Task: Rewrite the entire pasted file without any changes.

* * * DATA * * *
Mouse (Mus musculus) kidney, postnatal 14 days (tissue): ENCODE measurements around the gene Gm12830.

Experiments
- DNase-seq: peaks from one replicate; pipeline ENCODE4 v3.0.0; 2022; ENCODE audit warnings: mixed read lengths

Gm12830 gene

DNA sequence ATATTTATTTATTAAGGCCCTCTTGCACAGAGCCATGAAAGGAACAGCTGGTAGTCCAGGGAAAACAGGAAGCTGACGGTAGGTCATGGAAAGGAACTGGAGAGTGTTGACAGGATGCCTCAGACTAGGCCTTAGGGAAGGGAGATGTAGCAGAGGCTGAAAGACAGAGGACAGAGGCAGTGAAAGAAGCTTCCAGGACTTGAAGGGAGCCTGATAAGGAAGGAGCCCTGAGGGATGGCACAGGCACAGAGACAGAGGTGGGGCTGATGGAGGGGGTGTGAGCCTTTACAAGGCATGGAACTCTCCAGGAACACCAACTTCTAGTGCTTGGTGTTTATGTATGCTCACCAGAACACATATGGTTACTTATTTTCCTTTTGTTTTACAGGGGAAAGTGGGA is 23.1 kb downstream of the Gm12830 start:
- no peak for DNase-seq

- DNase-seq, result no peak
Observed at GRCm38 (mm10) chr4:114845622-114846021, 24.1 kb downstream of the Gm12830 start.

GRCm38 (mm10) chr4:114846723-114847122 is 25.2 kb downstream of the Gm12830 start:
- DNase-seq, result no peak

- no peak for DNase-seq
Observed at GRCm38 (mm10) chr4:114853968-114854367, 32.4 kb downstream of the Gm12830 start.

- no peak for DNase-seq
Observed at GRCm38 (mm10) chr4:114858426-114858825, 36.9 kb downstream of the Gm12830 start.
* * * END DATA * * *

Mouse (Mus musculus) kidney, postnatal 14 days (tissue): ENCODE measurements around the gene Gm12830.

Experiments
- DNase-seq: peaks from one replicate; pipeline ENCODE4 v3.0.0; 2022; ENCODE audit warnings: mixed read lengths

Gm12830 gene

DNA sequence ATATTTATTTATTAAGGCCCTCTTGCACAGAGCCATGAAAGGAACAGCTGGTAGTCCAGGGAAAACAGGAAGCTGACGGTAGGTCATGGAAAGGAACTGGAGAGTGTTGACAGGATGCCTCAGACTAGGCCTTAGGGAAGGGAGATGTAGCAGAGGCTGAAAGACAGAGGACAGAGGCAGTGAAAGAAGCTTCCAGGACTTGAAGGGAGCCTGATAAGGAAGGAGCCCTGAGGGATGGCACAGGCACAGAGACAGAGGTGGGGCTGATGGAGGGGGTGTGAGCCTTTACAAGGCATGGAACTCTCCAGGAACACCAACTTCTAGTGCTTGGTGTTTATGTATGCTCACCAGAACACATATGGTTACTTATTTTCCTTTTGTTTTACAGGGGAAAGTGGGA is 23.1 kb downstream of the Gm12830 start:
- no peak for DNase-seq

- DNase-seq, result no peak
Observed at GRCm38 (mm10) chr4:114845622-114846021, 24.1 kb downstream of the Gm12830 start.

GRCm38 (mm10) chr4:114846723-114847122 is 25.2 kb downstream of the Gm12830 start:
- DNase-seq, result no peak

- no peak for DNase-seq
Observed at GRCm38 (mm10) chr4:114853968-114854367, 32.4 kb downstream of the Gm12830 start.

- no peak for DNase-seq
Observed at GRCm38 (mm10) chr4:114858426-114858825, 36.9 kb downstream of the Gm12830 start.